In silver chainmail hoods and Perspex dresses, aluminium-foil suiting and gleaming white space boots, the faithful came to pay their respects. At the first Paco Rabanne catwalk show since the founder’s death last month at the age of 88, the loyal clients and fans who packed the front row alongside the eminent designers Jean Paul Gaultier and Nicolas Ghesquière mirrored a newly minted catwalk collection which was packed with dazzling silver and rustling tinsel in tribute to the futuristic fashion that made Rabanne famous.
Fake fur skirts and trousers made from shards of crystal rustled and shimmied in homage to Rabanne’s delight in fashioning clothes from unlikely materials. The delicate chainmail evening bags that have been a signature and house bestseller for decades made several appearances.
After Rabanne retired from fashion in 1999, the house he founded was revived by the Spanish luxury group Puig in 2011 initially under the designer Manish Arora. Since 2013 the house has been helmed by Julien Dossena, who has brought vitality back to the name by reviving the shiny, hard-edged cocktail looks for modern party wardrobes.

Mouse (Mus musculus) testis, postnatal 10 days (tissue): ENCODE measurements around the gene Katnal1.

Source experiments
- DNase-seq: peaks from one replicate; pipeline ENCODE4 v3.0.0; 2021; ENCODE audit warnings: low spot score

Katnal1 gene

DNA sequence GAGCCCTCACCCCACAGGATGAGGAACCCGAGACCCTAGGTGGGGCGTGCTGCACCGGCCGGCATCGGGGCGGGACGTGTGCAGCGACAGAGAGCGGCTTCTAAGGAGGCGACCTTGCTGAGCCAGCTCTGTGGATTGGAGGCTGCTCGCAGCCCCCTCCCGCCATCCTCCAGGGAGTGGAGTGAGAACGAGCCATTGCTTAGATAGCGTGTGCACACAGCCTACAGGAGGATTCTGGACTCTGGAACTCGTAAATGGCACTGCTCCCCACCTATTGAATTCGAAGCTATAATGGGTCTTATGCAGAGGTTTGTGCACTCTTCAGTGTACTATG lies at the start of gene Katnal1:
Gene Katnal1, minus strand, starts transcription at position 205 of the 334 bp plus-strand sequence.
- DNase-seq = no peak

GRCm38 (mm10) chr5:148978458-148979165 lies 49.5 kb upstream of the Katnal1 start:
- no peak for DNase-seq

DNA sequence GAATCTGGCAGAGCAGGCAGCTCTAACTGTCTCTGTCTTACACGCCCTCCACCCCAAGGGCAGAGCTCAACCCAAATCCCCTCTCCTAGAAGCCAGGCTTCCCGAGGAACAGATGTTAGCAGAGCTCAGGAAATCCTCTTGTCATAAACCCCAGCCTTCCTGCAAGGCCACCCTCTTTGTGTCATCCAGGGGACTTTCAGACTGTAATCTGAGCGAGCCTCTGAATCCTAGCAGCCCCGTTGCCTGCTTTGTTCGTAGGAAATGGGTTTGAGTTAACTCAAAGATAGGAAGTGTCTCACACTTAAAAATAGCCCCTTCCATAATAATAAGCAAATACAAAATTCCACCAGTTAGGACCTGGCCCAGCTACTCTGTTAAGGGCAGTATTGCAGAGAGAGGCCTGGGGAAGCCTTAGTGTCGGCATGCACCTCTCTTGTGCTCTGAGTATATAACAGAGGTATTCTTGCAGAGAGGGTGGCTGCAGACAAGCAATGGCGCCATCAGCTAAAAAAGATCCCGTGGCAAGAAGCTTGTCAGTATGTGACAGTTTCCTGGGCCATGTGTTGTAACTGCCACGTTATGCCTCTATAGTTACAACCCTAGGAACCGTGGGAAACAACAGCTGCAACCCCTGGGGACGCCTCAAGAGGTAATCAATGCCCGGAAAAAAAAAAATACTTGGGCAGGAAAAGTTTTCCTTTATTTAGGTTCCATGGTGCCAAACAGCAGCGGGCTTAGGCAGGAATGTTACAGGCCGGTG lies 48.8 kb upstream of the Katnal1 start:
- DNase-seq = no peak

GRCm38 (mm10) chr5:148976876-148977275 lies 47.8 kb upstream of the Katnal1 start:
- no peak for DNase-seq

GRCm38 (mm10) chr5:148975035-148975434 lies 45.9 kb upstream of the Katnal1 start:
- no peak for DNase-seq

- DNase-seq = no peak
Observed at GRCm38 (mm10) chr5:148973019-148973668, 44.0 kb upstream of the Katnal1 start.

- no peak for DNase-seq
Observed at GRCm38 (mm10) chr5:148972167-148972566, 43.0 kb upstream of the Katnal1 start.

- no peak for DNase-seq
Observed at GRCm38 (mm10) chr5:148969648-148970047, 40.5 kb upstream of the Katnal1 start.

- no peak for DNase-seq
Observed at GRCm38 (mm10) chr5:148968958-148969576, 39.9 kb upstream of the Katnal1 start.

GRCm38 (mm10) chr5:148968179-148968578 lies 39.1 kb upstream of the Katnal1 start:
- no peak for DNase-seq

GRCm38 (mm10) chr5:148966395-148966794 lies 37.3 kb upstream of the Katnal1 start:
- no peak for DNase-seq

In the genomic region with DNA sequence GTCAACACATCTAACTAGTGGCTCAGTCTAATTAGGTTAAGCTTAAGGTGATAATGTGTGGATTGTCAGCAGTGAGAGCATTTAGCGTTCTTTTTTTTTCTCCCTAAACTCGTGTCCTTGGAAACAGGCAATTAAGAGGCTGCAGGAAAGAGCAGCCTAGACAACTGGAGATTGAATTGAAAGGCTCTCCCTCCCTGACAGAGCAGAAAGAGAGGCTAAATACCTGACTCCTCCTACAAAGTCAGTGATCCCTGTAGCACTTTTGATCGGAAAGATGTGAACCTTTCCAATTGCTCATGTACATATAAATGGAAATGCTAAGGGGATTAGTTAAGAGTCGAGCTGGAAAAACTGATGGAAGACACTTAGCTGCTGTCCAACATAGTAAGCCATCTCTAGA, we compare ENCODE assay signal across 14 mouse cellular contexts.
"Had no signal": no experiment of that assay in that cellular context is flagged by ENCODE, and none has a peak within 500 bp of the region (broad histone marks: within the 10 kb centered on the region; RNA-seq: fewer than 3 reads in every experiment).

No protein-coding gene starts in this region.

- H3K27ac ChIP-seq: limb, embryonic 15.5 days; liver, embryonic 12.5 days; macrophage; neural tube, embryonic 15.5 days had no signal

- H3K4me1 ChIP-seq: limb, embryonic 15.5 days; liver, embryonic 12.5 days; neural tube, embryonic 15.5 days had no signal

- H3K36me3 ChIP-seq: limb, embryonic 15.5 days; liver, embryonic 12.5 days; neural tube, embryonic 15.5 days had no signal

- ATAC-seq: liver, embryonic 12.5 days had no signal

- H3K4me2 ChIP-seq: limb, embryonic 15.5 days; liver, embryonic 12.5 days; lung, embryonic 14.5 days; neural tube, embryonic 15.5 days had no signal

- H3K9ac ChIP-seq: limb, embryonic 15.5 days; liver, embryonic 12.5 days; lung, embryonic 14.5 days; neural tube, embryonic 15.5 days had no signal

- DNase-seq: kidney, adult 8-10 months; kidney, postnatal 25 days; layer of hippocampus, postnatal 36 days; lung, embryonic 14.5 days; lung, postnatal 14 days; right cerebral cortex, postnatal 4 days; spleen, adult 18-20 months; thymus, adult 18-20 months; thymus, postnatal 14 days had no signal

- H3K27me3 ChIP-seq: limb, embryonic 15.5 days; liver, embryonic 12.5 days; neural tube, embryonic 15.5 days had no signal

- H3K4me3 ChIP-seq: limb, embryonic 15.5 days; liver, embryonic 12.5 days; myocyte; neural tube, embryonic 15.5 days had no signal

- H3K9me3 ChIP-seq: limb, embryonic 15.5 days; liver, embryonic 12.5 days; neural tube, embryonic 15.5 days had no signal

Dossena left on each seat at the show a signed note thanking “Monsieur Rabanne” for his “utopic creative approach” and “radical expression”. As a postscript to the collection he created for the occasion Dossena ended the show with a finale of five original Paco Rabanne dresses.
Alongside Pierre Cardin andAndré Courrèges, Rabanne brought a Space Age vision to fashion in the 1960s. His innovations included chainmail dresses made from studded aluminium, paper wedding gowns, a coat composed of metal triangles; a dress built from elastic bands and another made from 9kg of gold, which was worn by the French singer Françoise Hardy in 1968.
The late Spanish designer’s first catwalk show, entitled 12 Unwearable Dresses, scandalised Paris when it was staged in 1966. The “dresses” – strips of plastic loosely bound together with metal rings – used neither traditional dressmaking fabrics nor techniques. The horrified reaction of the fashion press was stoked by Rabanne, who in 1967 told reporters: “Haute couture is nothing but a decomposing cadaver surrounded by vultures: publishers, journalists, columnists and advertising people … They cannot bring themselves to face the fact that fashion is dead, which is why they spend their time trying so hard to make the corpse look alive and well.”
Bruno Pavlovsky, president of the Fédération de la Haute Couture et de la Mode, paid tribute to Rabanne’s place in French fashion history, saying that “Paco Rabanne was a major fashion designer who never stopped exploring traditional knowhow and new techniques with audacity and eccentricity. A couturier who broke new ground in fashion since his first show in Paris.”